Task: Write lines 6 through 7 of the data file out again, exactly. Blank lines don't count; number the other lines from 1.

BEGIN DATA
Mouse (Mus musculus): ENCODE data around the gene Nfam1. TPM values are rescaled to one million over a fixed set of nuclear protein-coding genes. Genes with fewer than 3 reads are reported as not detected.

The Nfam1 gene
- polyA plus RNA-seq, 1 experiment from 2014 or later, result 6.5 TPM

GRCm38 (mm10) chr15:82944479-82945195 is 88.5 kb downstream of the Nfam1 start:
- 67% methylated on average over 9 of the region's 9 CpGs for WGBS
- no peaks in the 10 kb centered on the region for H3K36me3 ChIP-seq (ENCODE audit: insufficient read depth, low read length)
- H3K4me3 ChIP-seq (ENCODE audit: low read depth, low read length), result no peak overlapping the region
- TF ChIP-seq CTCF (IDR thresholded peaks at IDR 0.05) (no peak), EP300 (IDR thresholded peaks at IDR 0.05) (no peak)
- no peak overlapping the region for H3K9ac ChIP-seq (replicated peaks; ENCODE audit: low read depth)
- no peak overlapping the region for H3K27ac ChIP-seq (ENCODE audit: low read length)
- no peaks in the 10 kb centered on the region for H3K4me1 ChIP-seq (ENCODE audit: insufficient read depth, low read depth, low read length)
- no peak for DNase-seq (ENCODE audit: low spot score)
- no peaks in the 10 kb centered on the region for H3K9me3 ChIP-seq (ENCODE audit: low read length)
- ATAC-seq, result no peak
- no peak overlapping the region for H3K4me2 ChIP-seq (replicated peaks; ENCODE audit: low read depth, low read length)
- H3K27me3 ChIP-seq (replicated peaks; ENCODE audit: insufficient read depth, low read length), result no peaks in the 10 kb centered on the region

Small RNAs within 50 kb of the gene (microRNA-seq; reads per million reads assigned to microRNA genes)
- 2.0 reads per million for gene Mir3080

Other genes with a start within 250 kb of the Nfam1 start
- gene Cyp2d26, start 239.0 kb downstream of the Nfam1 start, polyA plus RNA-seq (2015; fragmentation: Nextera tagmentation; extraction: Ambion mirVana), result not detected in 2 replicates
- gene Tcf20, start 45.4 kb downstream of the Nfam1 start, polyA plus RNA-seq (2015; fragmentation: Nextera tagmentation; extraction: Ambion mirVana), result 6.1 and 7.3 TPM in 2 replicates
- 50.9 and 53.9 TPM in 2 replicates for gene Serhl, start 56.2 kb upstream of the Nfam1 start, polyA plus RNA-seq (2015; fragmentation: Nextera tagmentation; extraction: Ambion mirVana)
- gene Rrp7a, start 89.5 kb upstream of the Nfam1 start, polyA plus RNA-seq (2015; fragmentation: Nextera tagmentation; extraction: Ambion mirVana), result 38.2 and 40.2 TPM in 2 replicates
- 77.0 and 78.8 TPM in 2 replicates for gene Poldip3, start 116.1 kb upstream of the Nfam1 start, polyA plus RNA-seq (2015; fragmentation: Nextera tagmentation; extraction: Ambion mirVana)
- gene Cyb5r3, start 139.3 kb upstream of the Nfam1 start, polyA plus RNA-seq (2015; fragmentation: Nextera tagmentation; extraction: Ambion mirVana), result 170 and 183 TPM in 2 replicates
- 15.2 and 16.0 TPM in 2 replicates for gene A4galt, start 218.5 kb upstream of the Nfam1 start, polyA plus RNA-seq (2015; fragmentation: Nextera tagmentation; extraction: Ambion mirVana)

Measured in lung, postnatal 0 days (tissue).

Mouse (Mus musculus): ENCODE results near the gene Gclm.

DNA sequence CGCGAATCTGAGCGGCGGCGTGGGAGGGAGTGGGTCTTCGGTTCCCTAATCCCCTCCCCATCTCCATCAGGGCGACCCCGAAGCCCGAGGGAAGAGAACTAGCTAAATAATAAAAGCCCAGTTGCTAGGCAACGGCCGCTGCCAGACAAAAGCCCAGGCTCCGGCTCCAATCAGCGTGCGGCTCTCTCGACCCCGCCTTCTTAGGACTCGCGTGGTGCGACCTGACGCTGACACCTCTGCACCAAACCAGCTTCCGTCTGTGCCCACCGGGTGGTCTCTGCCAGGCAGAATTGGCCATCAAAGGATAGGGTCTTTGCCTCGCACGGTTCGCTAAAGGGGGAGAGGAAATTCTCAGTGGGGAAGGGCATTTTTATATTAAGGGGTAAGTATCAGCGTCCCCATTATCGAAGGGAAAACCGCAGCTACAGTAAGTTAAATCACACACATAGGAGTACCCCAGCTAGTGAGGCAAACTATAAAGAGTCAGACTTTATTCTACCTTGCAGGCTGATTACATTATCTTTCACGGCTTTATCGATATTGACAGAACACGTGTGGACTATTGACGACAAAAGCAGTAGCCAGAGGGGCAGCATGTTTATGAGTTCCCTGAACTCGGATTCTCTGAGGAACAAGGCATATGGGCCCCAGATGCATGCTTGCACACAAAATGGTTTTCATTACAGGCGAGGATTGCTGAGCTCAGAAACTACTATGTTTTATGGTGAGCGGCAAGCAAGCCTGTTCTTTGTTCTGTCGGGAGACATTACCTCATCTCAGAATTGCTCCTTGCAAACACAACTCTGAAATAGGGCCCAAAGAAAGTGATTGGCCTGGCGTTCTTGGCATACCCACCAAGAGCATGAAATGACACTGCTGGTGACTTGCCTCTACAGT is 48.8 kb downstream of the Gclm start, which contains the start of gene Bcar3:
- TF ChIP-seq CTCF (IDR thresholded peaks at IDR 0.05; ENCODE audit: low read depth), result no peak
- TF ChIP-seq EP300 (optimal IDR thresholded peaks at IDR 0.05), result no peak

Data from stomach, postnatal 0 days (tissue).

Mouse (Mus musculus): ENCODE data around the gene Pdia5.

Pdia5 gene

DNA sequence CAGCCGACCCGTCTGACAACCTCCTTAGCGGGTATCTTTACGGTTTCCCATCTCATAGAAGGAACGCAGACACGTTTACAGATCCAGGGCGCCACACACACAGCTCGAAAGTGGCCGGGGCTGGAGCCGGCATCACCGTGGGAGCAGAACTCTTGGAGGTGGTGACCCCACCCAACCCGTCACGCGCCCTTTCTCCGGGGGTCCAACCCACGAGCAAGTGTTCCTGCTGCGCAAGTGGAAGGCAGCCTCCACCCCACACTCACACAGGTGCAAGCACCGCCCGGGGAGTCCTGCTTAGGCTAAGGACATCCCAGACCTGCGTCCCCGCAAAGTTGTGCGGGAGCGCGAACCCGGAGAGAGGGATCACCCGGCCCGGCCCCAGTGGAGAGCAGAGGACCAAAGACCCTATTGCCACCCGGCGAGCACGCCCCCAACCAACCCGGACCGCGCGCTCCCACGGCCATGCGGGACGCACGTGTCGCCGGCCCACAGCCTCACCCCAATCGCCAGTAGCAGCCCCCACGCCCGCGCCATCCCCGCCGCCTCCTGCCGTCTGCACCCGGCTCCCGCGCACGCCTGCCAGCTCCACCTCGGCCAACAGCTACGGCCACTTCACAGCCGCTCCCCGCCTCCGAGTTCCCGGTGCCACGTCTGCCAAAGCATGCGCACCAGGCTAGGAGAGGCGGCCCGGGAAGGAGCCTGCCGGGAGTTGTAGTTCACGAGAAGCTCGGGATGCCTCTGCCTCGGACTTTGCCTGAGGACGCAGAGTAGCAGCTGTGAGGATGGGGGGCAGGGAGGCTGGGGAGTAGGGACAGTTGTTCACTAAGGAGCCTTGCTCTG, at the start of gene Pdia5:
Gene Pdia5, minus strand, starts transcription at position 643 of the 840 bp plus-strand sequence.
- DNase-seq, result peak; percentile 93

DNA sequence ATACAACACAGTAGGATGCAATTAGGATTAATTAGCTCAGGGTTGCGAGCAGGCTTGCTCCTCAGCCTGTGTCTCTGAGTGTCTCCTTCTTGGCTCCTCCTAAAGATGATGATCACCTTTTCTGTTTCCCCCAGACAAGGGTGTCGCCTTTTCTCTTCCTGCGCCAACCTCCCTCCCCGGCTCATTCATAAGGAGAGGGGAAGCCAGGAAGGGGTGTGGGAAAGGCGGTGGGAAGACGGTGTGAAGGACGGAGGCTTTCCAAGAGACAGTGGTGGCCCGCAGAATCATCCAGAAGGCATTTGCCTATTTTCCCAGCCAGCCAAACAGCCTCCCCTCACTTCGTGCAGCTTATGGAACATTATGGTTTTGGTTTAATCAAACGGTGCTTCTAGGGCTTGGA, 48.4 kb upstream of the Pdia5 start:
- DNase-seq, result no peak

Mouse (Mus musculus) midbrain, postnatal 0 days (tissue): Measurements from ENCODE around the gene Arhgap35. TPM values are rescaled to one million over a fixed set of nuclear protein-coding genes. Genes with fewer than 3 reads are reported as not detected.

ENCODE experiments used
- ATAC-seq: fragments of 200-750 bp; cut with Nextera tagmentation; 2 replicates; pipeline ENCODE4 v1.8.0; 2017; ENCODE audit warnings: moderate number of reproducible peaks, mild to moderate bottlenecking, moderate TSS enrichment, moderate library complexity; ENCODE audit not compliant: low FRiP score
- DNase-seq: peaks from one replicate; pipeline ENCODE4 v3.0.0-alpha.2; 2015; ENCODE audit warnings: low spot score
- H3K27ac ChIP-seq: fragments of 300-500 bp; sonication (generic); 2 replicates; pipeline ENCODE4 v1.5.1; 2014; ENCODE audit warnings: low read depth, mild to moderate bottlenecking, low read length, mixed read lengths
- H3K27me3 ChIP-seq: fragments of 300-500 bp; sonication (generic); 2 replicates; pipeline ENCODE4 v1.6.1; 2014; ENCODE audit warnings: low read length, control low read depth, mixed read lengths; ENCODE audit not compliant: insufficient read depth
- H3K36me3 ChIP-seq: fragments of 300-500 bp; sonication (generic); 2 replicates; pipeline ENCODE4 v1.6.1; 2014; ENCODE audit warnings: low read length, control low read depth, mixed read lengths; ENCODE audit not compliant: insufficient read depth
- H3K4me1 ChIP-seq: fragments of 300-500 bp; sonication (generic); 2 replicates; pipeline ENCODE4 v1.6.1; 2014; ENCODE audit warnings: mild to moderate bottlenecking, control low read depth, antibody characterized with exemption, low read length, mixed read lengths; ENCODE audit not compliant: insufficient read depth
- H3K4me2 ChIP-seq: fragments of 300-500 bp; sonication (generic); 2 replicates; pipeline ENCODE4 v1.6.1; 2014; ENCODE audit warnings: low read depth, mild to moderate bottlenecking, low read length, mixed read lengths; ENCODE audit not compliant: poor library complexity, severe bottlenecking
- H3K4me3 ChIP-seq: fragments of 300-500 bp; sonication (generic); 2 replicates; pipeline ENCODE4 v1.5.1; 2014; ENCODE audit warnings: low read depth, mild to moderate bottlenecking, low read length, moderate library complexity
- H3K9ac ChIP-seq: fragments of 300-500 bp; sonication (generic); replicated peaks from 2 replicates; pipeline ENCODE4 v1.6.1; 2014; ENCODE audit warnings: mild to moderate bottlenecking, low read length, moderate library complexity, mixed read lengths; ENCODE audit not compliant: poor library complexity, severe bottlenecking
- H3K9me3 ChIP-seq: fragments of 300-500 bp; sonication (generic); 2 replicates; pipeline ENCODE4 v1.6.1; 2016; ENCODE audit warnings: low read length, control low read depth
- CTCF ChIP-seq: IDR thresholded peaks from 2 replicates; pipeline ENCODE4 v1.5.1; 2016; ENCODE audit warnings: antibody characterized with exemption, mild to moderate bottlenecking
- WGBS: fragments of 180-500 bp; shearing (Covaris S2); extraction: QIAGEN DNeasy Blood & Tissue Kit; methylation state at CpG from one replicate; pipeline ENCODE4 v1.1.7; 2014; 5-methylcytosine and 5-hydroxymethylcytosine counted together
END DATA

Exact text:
- no peaks in the 10 kb centered on the region for H3K36me3 ChIP-seq (ENCODE audit: insufficient read depth, low read length)
- H3K4me3 ChIP-seq (ENCODE audit: low read depth, low read length), result no peak overlapping the region